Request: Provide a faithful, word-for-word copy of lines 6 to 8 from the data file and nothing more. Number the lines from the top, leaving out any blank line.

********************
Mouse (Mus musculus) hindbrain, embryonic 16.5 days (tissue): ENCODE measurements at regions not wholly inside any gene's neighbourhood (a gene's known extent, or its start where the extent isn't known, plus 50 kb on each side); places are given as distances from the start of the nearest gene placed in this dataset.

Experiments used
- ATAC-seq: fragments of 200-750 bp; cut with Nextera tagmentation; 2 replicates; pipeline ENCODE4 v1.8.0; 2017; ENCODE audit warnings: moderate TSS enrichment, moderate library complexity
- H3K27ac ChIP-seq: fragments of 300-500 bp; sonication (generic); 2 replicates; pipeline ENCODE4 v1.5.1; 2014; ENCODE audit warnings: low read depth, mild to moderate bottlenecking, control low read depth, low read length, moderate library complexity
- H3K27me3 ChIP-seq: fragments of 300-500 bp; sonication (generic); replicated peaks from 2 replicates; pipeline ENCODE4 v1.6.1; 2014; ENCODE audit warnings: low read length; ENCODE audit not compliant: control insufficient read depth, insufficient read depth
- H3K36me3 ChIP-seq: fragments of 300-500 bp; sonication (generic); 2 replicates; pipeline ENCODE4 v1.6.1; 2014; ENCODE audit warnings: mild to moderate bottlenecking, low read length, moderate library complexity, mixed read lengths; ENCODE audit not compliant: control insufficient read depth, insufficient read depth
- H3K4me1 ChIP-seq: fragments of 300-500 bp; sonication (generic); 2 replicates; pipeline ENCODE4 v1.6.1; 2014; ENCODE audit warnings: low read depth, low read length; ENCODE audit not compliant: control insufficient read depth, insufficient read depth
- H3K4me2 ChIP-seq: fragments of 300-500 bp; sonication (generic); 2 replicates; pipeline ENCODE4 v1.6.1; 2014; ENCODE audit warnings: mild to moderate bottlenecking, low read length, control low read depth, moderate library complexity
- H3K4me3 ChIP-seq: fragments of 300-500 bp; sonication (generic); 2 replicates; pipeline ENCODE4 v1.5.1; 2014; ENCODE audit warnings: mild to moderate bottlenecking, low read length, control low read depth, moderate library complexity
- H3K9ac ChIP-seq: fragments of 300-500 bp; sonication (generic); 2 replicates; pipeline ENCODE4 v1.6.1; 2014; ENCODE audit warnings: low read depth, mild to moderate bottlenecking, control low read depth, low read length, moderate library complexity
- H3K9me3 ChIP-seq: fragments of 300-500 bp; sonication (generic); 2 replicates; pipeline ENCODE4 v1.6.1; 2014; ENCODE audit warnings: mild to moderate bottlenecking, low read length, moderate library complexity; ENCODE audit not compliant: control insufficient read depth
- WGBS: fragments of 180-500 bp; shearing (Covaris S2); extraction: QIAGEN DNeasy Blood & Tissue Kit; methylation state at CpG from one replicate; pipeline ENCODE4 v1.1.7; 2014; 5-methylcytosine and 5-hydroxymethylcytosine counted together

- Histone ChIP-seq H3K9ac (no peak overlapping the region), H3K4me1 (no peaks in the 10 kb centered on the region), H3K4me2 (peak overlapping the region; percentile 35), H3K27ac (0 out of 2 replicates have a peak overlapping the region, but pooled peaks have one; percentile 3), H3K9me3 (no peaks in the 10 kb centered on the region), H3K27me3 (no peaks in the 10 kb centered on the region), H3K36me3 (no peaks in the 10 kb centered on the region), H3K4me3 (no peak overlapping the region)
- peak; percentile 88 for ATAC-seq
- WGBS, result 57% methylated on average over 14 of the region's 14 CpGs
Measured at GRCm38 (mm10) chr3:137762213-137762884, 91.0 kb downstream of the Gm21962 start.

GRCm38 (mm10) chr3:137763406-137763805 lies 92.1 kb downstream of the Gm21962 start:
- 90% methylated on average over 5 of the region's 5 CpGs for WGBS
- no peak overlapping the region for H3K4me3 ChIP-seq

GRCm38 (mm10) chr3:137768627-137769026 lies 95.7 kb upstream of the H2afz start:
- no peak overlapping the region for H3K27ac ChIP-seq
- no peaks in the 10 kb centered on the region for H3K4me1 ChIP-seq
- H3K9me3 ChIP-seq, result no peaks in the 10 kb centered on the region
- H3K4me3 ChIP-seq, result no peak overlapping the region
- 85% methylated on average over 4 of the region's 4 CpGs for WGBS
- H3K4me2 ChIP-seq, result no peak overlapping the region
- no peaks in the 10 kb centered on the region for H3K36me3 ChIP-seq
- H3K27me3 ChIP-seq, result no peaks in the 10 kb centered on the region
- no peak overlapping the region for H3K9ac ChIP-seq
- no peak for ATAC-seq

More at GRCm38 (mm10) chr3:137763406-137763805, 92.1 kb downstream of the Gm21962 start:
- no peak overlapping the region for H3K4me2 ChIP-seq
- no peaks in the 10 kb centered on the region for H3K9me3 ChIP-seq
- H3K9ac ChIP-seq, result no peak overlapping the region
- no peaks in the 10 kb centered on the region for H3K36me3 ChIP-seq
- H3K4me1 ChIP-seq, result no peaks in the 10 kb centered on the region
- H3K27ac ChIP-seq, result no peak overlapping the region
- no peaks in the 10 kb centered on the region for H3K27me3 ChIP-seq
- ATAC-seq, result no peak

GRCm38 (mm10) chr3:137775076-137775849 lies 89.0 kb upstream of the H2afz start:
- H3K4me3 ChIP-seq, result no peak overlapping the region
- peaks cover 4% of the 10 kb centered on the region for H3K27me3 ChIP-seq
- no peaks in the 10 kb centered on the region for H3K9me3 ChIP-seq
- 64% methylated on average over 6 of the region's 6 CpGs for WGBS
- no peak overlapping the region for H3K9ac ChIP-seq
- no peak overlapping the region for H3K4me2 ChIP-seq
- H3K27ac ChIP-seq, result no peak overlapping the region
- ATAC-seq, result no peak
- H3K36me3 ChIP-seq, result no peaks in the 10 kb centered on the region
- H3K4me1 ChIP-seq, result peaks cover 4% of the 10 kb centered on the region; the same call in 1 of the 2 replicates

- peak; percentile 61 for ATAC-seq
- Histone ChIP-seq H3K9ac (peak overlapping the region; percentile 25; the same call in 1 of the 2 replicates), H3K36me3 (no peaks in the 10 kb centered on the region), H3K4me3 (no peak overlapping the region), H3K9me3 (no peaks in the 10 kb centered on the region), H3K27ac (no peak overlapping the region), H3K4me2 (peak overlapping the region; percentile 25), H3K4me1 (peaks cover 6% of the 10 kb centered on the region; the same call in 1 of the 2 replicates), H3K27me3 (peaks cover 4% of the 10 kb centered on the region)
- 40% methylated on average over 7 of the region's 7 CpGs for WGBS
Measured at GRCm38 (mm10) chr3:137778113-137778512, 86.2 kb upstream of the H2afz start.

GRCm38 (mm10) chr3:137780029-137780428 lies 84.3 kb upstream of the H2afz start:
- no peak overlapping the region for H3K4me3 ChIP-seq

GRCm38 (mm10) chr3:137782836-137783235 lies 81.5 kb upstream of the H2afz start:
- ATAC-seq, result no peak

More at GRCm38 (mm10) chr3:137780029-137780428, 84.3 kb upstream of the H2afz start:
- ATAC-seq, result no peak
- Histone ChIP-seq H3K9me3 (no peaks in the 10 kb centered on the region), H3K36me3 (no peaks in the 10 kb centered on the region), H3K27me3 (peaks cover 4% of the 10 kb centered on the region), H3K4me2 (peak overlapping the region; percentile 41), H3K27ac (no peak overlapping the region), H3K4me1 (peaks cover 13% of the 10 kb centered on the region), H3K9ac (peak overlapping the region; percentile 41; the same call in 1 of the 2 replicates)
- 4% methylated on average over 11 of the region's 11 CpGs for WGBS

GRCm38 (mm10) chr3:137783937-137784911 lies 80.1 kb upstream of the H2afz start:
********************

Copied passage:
- H3K36me3 ChIP-seq: fragments of 300-500 bp; sonication (generic); 2 replicates; pipeline ENCODE4 v1.6.1; 2014; ENCODE audit warnings: mild to moderate bottlenecking, low read length, moderate library complexity, mixed read lengths; ENCODE audit not compliant: control insufficient read depth, insufficient read depth
- H3K4me1 ChIP-seq: fragments of 300-500 bp; sonication (generic); 2 replicates; pipeline ENCODE4 v1.6.1; 2014; ENCODE audit warnings: low read depth, low read length; ENCODE audit not compliant: control insufficient read depth, insufficient read depth
- H3K4me2 ChIP-seq: fragments of 300-500 bp; sonication (generic); 2 replicates; pipeline ENCODE4 v1.6.1; 2014; ENCODE audit warnings: mild to moderate bottlenecking, low read length, control low read depth, moderate library complexity